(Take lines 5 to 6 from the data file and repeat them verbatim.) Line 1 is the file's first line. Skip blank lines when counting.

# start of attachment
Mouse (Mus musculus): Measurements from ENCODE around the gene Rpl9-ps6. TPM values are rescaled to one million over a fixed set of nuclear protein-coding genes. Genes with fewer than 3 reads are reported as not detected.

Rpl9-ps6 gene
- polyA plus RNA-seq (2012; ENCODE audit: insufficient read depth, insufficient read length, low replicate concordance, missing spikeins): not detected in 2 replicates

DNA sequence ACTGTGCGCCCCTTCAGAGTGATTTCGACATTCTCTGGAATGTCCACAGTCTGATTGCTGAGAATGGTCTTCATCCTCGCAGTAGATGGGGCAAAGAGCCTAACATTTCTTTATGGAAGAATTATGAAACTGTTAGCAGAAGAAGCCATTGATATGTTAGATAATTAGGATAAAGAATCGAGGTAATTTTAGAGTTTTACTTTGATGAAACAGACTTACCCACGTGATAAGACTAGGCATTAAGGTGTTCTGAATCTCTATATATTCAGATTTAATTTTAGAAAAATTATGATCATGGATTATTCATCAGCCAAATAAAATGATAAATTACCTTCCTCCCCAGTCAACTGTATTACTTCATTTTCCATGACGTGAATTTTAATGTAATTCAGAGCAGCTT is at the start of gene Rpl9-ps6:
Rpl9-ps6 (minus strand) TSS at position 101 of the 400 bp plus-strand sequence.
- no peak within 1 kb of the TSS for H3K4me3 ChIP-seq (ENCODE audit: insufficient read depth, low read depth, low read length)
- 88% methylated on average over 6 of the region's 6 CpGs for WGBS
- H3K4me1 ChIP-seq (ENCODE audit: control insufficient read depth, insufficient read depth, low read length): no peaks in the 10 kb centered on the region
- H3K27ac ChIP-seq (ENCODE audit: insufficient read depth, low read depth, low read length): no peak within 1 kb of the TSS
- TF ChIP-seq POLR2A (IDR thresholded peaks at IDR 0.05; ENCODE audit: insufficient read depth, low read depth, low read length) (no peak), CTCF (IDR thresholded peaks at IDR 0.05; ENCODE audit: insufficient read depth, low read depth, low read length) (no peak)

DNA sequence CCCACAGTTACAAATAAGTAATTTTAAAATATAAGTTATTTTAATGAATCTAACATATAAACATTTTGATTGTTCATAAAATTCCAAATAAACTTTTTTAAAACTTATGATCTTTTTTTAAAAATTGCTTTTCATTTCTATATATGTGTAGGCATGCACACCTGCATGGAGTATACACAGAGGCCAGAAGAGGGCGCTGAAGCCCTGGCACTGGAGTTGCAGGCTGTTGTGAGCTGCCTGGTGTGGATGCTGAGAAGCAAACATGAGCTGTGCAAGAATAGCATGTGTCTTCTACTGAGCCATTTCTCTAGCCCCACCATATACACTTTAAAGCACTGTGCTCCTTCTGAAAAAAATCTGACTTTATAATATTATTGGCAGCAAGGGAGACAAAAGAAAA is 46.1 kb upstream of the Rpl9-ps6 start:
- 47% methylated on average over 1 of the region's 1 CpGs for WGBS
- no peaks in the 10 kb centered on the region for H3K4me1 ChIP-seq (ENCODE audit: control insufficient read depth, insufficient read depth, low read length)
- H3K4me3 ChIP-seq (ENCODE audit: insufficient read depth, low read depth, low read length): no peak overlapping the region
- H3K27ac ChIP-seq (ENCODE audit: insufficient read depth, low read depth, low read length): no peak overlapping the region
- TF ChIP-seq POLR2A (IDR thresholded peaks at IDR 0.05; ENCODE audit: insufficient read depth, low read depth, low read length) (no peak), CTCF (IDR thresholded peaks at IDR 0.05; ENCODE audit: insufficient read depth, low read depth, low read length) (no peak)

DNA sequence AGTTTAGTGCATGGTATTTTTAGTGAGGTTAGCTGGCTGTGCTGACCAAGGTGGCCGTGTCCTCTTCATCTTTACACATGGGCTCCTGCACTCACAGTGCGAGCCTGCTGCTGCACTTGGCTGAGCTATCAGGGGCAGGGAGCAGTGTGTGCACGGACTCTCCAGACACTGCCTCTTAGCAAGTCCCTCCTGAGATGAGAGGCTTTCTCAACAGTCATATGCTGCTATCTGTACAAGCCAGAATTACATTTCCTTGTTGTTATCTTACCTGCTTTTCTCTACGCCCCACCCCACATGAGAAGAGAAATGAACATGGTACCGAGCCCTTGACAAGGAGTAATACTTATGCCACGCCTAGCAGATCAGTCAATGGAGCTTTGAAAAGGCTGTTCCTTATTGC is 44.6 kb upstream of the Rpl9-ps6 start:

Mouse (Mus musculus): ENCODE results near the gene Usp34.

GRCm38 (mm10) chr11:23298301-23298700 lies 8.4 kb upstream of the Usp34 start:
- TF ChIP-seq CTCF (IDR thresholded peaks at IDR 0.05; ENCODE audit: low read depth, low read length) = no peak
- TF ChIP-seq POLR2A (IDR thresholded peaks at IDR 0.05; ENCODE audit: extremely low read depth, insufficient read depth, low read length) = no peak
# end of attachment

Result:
Rpl9-ps6 (minus strand) TSS at position 101 of the 400 bp plus-strand sequence.
- no peak within 1 kb of the TSS for H3K4me3 ChIP-seq (ENCODE audit: insufficient read depth, low read depth, low read length)